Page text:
Novelist Elizabeth Berg wonders whether a walk down the aisle helps — or hurts — a couple’s future
Many years ago, when my daughters were maybe four and nine, it was a slow summer day, and I suggested we liven things up by having a wedding. The bride and groom were teddy bears, and I went all-out for the impromptu celebration. I made a multi-tiered white cake, and when it was cooling, my girls and I went to the party store for decorations. We got the requisite white double bells to hang from the kitchen ceiling light, a lace-like plastic tablecloth, paper napkins with entwined silver hearts, and silver plastic cutlery. The bride wore a hanky veil and I believe the groom wore a nice looking vest. We may have put blush on the bride; I can’t remember if this is a true detail or if my imagination is just begging for it. But what the heck, we’re talking about a wedding between two stuffed animals over 25 years ago; let’s say we did put blush on the bride. Let’s say we put blush and lipstick on her, and that she carried a bouquet of lilies-of-the-valley and white ranunculus from the garden, tied together with a length of white satin ribbon. (This last I know isn’t true, but hey.) The sudddenly-betrothed were helped to walk down a hall aisle which had been formalized by a runner of white paper towels.
The bears exchanged vows before the minister whom I believe might have been a stuffed animal elephant, and were made to kiss, and the three of us offered applause. Then the bears and we were seated at the decorated kitchen table where ginger ale was served in plastic champagne glasses; a most excellent (if I do say so myself) cake was served on wedding paper plates; and a good time was had by all — especially, I like to think, by the bears, who surely were beneficiaries of the most stress-free wedding in the history of the world. It’s the only wedding I’ve been to where I didn’t watch someone getting married and think, Oh god, I hope this one works.
I am struck by the number of people who have told me they got married knowing it was wrong. They walked down the aisle, Mendelssohn’s march playing second fiddle (so to speak) to brain-bound strains of “How can I be sure?” or maybe even “Stop! In the name of love.”
Do love and marriage really go together like a horse and carriage? Or is marriage the surefire way to make love grind inexorably to a halt? I’m sixty-two years old now, and I can honestly say I don’t know. I can honestly say, as does Ray LaMontagne, in his achingly beautiful song “Jolene,” “Still don’t know what love is.” Or maybe it’s more accurate to say that I don’t know if marriage is the right thing to do with love.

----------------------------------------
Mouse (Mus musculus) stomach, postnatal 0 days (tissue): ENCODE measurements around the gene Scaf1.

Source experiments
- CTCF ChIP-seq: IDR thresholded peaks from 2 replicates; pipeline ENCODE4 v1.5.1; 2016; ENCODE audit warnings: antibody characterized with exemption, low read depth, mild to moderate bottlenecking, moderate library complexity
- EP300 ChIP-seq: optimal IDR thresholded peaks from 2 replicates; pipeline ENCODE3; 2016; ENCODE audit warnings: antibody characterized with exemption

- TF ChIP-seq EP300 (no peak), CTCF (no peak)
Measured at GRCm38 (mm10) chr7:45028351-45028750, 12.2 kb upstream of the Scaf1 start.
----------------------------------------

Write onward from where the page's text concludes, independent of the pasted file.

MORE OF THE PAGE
Here’s what I do know. Marriage takes an enormous amount of work, and it takes willingness and vulnerability. When I look back on my marriage, (I was married for 24 years, have now been divorced for 15 years) I have to admit I didn’t try hard enough at any of those things. I felt I was doing the wrong thing when I got married, but it seemed a better alternative to staying alone. I was twenty-five, which I thought was the right time to get married so as not to be an old maid. (Such were the times.) And anyway, my ex-husband was a great catch, a really swell guy, as the woman he’s married to now would likely confirm. But I? I was not so swell. I was always wanting something else, something I think now might have been a life lived alone.
Still, there’s one good thing that came out a marriage about which I was constantly ambivalent: my two daughters, whom I love fiercely and completely unambivalently. And who I want to succeed in love and marriage in a way that I couldn’t.
As of this writing, one daughter is married and has three children (oh, those children!) The other is in a serious relationship. Here’s the advice I have given each of them, and please withhold judgment:
To my daughter in a serious relationship, I’ve said, Look. If you’re not sure, get out. If you’re truly in love, then have the courage to truly commit. Grind you teeth and hunker down for the hard parts and say out loud — and often — that you love the good parts. Say that to each other. Keep love alive. It’s fragile. It’s needs a particular blend of oxygen and elbow grease. Give all you can to your relationship so it can give to you.
Now here comes the part where I ask you to reserve judgment. To the married daughter, I’ve said, Okay, you know what? You can’t get divorced. You can’t ever get divorced. Because you have children. If you ever feel like you want to get divorced, do what you need to do to stay together. You cannot get divorced.
I know. I know. What am I going to do if my daughter ever really does want a divorce? I’ll support her, that’s what I’ll do. But first, I’ll say, Oh, honey. Are you sure? Be so sure.
That’s something I could never be, is sure. Not in love and not in marriage. In the way of all parents, I suppose, I want better for my children. I want them to understand and embrace love in a way that seems as simple and spontaneous and a teddy bear wedding. Can they achieve that? Of course not. Will they think it’s worth constantly trying for? I hope so.
Editor’s Note: Bestselling author Elizabeth Berg’s latest novel, Once Upon a Time, There Was You, is all about love and marriage. And life.